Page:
Crisis of Abundance says
“An important characteristic of premium medicine is that many procedures have a low probability of affecting the outcome. In fact, often the procedures do not even affect the treatment plan.”
Digital mammography seems an apt illustration of this point. It is more effective for only a minority of patients, and the treatment for a cancer discovered digitally doesn’t differ from that discovered on film. Yet as it is the latest technology, and in short supply, the digital technology will cost more. It’s an illustration of “premium medicine” that could have come right out of C of A. And, as C of A notes, spending on imaging services is growing twice as fast as health spending as a whole.
He is referring to an article in the Wall Street Journal on digital mammography.
Mike Tanner says it’s fine that Americans spend a lot on health care. I would agree if it were an income effect. The problem is that with 85 percent of our health care services paid for by third parties (a stat which I got from the Tanner‐Cannon book), I think it’s largely a substitution effect, based on an implicit price to the consumer of zero.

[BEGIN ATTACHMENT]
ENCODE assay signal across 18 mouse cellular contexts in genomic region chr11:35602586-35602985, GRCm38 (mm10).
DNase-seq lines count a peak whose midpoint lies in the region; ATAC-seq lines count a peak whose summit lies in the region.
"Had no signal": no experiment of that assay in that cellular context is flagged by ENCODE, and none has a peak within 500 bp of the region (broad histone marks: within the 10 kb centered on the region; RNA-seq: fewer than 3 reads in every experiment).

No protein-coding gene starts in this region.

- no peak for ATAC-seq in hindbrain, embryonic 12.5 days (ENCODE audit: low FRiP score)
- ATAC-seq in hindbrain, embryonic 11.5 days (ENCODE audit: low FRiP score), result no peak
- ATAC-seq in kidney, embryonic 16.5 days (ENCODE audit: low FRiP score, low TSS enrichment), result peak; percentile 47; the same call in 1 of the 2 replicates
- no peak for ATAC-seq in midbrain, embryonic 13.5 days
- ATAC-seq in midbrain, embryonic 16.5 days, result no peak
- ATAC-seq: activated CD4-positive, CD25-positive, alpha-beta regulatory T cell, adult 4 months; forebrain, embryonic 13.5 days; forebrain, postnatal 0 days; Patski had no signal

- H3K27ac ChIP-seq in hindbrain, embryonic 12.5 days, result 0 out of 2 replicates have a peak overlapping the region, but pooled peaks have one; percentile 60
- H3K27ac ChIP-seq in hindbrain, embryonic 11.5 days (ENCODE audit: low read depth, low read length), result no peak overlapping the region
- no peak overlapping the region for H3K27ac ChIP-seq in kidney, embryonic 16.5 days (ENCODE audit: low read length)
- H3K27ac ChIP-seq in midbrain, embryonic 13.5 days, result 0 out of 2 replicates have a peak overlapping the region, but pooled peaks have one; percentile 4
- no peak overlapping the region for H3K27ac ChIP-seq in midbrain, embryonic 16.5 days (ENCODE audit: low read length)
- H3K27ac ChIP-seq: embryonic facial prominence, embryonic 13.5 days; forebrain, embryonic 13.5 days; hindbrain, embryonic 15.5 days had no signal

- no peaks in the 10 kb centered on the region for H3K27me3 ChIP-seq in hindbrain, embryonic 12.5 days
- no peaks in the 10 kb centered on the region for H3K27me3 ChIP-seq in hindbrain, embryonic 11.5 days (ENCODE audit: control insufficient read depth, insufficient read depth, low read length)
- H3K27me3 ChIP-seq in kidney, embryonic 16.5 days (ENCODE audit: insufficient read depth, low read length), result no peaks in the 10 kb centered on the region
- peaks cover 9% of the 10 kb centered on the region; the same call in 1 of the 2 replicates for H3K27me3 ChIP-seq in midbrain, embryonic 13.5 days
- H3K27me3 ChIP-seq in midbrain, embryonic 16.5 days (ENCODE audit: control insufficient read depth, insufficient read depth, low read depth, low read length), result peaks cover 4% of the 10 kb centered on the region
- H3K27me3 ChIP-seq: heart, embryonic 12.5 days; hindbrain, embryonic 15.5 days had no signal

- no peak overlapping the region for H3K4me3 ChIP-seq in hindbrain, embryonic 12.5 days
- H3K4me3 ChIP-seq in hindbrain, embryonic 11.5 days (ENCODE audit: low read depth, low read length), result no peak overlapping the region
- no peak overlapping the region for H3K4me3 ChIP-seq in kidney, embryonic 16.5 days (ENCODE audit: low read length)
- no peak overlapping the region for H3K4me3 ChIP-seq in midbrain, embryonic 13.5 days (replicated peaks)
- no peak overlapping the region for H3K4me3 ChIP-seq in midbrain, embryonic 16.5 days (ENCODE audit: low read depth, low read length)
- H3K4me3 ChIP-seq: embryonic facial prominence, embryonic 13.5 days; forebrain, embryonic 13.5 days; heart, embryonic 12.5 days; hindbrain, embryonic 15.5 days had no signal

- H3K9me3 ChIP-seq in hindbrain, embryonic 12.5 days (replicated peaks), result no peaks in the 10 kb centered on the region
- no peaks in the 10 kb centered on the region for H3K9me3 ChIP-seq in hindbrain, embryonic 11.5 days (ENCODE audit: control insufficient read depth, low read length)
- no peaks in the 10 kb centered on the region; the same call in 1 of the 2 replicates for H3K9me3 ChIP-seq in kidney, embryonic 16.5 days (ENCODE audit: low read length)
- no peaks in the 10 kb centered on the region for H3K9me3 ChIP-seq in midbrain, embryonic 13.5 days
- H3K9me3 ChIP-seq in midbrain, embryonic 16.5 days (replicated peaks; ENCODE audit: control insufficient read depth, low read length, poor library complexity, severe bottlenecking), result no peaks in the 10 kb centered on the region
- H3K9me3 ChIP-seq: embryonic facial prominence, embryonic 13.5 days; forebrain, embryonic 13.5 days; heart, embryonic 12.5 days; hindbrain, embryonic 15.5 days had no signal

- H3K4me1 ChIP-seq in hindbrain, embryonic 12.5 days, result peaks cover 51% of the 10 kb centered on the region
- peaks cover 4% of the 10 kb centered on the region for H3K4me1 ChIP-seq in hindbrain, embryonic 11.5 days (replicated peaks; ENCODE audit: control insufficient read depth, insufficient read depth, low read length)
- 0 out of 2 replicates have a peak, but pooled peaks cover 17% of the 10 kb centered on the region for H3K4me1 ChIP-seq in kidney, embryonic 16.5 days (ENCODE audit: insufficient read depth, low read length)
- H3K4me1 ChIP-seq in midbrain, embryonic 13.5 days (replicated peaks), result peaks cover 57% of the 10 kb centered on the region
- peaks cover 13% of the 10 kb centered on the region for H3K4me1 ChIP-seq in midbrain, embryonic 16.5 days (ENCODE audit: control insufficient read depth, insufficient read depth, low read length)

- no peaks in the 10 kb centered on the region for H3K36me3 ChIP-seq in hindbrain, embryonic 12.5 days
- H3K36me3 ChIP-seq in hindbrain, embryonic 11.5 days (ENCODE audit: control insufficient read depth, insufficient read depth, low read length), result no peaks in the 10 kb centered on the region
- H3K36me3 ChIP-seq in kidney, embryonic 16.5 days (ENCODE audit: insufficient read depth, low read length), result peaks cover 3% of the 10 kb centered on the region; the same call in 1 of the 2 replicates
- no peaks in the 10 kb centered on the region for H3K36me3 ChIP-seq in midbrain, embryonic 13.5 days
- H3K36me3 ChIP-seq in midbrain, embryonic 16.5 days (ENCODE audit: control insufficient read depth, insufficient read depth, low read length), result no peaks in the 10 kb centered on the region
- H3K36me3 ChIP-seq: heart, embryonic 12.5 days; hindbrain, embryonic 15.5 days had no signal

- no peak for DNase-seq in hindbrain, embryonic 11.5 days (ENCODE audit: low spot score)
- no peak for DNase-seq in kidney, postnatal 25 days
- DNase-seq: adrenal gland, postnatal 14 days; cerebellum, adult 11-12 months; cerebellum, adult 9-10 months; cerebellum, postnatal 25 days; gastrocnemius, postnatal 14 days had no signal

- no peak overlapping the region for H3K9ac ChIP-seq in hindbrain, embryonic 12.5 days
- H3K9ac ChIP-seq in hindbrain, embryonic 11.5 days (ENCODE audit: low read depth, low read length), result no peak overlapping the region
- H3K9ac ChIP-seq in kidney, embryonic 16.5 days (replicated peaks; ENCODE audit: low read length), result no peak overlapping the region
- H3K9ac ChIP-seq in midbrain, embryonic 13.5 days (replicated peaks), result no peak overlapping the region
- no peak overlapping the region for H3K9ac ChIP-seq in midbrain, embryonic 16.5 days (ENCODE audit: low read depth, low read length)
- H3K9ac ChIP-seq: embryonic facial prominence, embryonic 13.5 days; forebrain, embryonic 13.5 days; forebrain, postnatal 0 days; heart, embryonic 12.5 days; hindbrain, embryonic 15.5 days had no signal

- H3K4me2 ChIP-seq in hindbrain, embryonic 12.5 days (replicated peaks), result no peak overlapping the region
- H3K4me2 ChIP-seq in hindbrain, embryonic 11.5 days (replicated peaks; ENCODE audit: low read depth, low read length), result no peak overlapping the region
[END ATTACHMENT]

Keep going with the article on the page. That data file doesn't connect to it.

If you want to comment on this issue, go to the Amazon page for Crisis of Abundance. Scroll down for the discussion forum.
Lots of whispers around Washington this morning that today’s the day that State will announce that the US is willing to come to the table with the Iranians. And sure enough, at 11:00 this morning, Secretary Rice announced that the United States will join the EU‑3 nations (Britain, France, and Germany) in negotiations with Iran, provided that Iran is willing to suspend uranium enrichment.